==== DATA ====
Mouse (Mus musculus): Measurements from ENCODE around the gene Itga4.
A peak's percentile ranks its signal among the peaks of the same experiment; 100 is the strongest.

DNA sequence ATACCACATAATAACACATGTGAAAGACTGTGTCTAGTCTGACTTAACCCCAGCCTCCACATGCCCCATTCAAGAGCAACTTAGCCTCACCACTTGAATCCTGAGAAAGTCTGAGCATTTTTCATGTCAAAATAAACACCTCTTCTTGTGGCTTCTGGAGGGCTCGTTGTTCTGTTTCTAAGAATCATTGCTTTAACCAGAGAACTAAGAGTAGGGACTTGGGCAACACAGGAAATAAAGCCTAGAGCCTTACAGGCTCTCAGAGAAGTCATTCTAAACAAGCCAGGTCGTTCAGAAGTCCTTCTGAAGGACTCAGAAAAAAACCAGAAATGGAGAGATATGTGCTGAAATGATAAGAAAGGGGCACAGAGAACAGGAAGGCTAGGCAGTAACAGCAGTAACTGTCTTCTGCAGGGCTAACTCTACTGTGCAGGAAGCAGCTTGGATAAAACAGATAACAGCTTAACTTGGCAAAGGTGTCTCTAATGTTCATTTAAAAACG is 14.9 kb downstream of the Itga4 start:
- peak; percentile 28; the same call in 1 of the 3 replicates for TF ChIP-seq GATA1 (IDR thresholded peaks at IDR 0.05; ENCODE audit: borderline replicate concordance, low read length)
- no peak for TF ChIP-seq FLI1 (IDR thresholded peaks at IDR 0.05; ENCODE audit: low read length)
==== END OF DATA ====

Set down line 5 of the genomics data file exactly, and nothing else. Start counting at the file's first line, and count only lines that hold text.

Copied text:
- no peak for TF ChIP-seq FLI1 (IDR thresholded peaks at IDR 0.05; ENCODE audit: low read length)